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Sunday, March 17, 2013

Cyprus Bailout: Bank Depositors To Get Instant 6.75% - 10% Tax Before Banks Reopen This Week

By Susan Duclos

Guess those tax hikes Greek lawmakers decided to raise on the wealthy in January 2013,  to "prevent" all other citizens from further "pain," and called it a a vital fiscal reform” that would avert additional across-the-board cuts to workers and pensioners, just wasn't going to be enough.

Depositors in Cypriot banks will be hit with a one-off tax on their savings, as part of a €10 billion ($12.96 billion) bailout for the Mediterranean island from the euro zone and the International Monetary Fund.
The deal, announced early Saturday, marks the first time in the euro zone's five-year-old financial crisis that depositors in bloc's banks will lose money. Accounts with more than €100,000 will be taxed at 9.9%, those with less at 6.75%, raising an expected €5.8 billion for the near-bankrupt nation.
"This decision should not be compared to the ideal, but to the very real possibility that much more money could have been lost in bankruptcy of the banking system or indeed of the country," Cypriot Finance Minister Michalis Sarris told reporters, looking strained after 10 hours of often-fraught negotiations.
Mr. Sarris said the Cypriot Parliament would adopt the taxes over the weekend and the money would be extracted from accounts before banks take up business Tuesday. Monday is a public holiday.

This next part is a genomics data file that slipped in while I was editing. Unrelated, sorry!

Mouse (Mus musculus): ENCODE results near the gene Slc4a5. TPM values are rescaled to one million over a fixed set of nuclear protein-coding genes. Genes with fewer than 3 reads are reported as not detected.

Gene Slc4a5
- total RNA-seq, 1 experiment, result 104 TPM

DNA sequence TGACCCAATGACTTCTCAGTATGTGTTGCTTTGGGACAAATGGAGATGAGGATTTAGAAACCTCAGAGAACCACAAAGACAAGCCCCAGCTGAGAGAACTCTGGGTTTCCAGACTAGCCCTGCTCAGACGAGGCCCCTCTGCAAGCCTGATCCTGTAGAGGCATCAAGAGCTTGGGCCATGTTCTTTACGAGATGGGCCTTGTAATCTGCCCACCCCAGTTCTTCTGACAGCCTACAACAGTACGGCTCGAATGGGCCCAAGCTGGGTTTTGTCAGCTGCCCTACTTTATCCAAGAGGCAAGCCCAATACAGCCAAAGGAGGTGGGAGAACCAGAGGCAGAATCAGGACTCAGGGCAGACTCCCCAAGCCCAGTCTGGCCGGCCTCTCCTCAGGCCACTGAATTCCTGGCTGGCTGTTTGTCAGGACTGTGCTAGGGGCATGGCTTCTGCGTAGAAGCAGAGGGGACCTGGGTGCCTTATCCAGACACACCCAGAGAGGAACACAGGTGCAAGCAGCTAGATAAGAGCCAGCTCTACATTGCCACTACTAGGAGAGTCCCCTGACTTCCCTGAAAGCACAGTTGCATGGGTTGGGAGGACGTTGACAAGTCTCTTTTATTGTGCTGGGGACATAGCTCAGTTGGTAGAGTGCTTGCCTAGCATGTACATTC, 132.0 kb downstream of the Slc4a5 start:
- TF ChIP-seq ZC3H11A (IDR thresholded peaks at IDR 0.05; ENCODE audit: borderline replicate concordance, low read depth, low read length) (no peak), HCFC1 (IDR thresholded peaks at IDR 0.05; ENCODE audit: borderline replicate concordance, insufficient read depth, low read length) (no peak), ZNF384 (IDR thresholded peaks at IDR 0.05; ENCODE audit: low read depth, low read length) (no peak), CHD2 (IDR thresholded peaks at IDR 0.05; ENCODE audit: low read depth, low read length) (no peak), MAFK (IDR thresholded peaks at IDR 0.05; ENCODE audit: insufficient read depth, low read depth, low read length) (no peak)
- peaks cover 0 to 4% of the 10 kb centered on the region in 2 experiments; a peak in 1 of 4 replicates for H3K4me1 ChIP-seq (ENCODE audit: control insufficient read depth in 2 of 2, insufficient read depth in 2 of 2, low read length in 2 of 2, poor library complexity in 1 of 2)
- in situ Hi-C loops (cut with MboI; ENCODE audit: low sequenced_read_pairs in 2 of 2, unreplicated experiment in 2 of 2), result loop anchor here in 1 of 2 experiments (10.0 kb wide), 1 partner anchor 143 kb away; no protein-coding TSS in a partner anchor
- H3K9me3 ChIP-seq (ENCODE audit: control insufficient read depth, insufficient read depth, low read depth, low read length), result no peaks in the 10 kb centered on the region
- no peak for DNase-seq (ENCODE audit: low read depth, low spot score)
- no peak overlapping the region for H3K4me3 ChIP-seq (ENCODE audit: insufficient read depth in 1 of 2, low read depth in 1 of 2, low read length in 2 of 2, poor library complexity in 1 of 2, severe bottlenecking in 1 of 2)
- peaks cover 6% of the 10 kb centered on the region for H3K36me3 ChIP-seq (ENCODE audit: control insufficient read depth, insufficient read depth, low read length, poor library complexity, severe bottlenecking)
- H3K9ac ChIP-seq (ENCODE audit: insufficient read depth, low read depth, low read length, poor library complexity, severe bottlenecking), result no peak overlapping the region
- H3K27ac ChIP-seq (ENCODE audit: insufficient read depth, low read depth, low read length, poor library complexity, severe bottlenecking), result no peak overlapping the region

"We have taken immediate measures so that electronic transfers cannot take effect before banks reopen on Tuesday," said the minister, who took office just two weeks ago.
The levy will see deposits of more than 100,000 euros in Cypriot banks hit with a 9.9 percent charge when lenders re-open their doors on Tuesday after a scheduled bank holiday on Monday. Under that threshold and the levy drops to 6.75 percent.

To guard against capital flight, Cyprus took immediate steps to prevent electronic money transfers over the weekend.

At one cashpoint in the capital Nicosia, a pensioner couple said they had visited several automatic teller machines without success. "We are trying to pull as much as we can," one told Reuters, reaching for a wallet containing four debit cards.

"I'm extremely angry. I worked years and years to get it together and now I am losing it on the say-so of the Dutch and the Germans," said British-Cypriot Andy Georgiou, 54, who returned to Cyprus in mid-2012 with his savings.

"They call Sicily the island of the mafia. It's not Sicily, it's Cyprus. This is theft, pure and simple," said a pensioner.
This next quote takes the cake.

In Brussels, Dutch Finance Minister Jeroen Dijsselbloem said it would not otherwise have been possible to save Cyprus's financial sector which, compared with national economic output, is more than twice as big as the EU average.

"As it is a contribution to the financial stability of Cyprus, it seems just to ask for a contribution of all deposit holders," Dijsselbloem, who chaired the ministerial meeting, told reporters.

Ask??? Contribution???

Doesn't sound like anyone asked the citizens who were saving money in the banks. That implies permission.

Contribute is to give, but this is being taken.
Excellent detailed analysis on this situation over at Zero Hedge.
 Quote of the day goes to Jazz Shaw over at Hot Air:

But don’t you worry. It could never happen here, at least if you listen to Paul Krugman and company. Just keep on running up the debt and I’m sure everything will work out just fine.